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Princeton spoils Penn women's Ivy League home opener

01/17/2022, 5:30pm EST
By Joey Piatt

Joey Piatt (@joey_piatt)
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When Penn women’s basketball entered Ivy League play at the start of January, the team was hoping to turn the tide of its 2021-2022 season. 

The Quakers entered their Jan. 2 matchup at Brown with a 5-7 record that included a six-game losing streak that extended from Thanksgiving to the end of December. Penn’s only win during that almost five-week span: a lopsided 89-29 victory against Division III Ursinus. 

Despite the team’s struggles throughout non-conference play, there was optimism for Ivy League play. After all, in the Ivy League, a trip to the NCAA Tournament often first requires a conference title, meaning that the Quakers’ season-long goals were still in play. 

Kayla Padilla dribbles a basketball

Kayla Padilla (above, in Dec.) scored a team-high 16 points on Monday. (Photo: Mark Jordan/CoBL)

Entering Monday’s Martin Luther King Jr. Day matchup between Penn and Princeton, it looked like the Quakers were back on track. Coach Mike McLaughlin’s team had won both of its Ivy matchups, convincingly defeating Brown and Dartmouth by a combined 53 points. Penn’s two other Ivy games — at Cornell and at Columbia — ahead of Monday’s affair were both postponed due to COVID-19 concerns. 

But, as has been the case for much of recent history, Princeton proved too much to handle for Penn. The Tigers’ 70-50 victory marked their fifth-straight over the Quakers, extending their series lead to 62-30. 

In the teams’ last few meetings, Princeton combined a potent offensive attack with suffocating defensive play. That offensive strategy revolved around former Tigers’ superstar and now-WNBA player Bella Alarie. Although Alarie no longer wears orange and black, Princeton has several players capable of making a difference on offense. 

So far this season, senior guard Abby Meyers has been the Tigers’ most prolific offensive threat. She entered the halls of the Palestra on Monday leading the Ivy League in scoring among all qualified players. Though Meyers didn’t lead the Tigers in scoring against the Quakers — that honor belonged to junior guard Julia Cunningham, who tallied 22 points — her 11 points were the second-most for Princeton.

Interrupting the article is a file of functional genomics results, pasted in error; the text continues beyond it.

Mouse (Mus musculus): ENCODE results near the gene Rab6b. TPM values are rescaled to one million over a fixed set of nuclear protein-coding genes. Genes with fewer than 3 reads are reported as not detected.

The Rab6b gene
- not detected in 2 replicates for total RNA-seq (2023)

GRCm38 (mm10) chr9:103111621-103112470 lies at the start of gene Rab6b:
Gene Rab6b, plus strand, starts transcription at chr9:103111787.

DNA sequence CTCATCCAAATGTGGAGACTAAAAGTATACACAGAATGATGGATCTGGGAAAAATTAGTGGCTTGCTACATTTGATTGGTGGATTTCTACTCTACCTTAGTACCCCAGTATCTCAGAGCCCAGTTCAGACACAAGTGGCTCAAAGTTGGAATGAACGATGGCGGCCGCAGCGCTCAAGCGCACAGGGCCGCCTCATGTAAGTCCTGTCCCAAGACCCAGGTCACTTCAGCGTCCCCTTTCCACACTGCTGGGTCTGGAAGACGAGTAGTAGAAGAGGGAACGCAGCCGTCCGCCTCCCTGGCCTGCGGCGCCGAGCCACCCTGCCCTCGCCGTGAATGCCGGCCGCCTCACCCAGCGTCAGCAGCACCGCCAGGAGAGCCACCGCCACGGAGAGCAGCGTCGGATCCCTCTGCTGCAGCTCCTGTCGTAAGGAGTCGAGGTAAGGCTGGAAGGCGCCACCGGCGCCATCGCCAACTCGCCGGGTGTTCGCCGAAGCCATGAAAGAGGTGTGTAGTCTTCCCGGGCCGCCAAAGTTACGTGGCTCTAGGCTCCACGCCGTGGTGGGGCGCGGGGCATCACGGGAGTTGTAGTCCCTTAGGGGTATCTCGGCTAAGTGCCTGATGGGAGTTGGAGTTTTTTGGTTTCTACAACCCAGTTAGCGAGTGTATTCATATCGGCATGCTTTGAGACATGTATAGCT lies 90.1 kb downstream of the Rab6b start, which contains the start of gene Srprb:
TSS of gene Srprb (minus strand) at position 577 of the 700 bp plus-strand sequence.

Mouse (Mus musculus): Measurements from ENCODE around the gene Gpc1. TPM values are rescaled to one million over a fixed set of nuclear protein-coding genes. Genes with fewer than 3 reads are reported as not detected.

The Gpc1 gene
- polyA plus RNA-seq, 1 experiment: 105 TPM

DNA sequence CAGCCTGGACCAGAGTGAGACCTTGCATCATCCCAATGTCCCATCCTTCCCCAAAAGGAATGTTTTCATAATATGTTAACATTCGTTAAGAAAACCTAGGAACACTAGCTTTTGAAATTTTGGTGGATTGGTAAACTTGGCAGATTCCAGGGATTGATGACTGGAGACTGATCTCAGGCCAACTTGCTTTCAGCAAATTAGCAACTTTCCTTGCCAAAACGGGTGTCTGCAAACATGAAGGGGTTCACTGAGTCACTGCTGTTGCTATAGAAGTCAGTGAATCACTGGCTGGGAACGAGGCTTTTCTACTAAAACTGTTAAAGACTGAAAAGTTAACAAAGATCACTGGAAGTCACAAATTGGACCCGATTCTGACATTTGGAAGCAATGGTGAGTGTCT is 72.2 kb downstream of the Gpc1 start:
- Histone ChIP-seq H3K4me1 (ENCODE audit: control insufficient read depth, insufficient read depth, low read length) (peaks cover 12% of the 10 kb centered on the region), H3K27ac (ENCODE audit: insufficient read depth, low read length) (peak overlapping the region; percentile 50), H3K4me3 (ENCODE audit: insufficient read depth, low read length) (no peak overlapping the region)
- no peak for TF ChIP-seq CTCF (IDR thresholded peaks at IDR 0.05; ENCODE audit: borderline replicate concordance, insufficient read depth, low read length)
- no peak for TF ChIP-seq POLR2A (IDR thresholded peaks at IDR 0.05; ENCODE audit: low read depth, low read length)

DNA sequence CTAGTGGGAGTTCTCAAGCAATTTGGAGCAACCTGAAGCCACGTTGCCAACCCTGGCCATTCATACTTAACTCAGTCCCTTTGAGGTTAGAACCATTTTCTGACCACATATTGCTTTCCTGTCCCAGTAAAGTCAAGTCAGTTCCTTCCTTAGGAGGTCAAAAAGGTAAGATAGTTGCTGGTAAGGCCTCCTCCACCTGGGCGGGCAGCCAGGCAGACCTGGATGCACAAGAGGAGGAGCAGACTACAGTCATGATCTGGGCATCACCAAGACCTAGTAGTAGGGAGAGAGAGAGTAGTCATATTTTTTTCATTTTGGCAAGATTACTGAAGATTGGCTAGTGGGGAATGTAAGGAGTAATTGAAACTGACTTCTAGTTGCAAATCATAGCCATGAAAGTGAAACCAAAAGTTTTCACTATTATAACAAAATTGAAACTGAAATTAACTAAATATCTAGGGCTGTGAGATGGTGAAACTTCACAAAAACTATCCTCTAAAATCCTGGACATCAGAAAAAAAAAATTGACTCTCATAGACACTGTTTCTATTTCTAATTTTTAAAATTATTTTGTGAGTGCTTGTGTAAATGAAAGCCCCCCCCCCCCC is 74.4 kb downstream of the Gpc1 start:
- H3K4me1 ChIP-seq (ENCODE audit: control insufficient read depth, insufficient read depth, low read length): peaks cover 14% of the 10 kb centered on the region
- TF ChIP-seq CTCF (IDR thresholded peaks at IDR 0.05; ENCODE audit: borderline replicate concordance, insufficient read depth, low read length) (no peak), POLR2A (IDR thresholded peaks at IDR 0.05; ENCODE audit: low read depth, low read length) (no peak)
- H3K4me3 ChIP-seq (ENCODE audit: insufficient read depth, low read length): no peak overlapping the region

Meyers’ and Cunningham’s efforts were supplemented by forward Ellie Mitchell and guard Kaitlyn Chen, who scored 10 and nine points, respectively. 

Meyers and Cunningham in particular were a big part of the 18-2 first quarter run that gave Princeton the lead that it never looked back from on Monday. While the Tigers’ offense played a big part in that run, it was the Quakers’ lack of offensive production that made the difference. 

Penn was just 4-of-14 on field goal attempts in the first quarter and just 9-of-28 in the first half. In contrast, Princeton finished the first half 17-of-38 from the floor even in spite of 2-of-11 shooting from beyond the arc. A major part of the Quakers’ offensive woes was a lack of efficiency in the paint, where the Red and Blue converted just nine of their 26 attempts. 

“We struggled around the rim,” McLaughlin said. “It’s not like today was the same thing. We have to be able to capitalize. When you have a kid that’s as talented as Kayla [Padilla], who’s giving them opportunities around the rim, you can’t be one for six of those opportunities.

“We have to be ball-ready [and] catch-ready because we have to finish. It takes the pressure off Kayla, it takes the pressure off Jordan [Obi], and I thought, today, we didn’t do that.”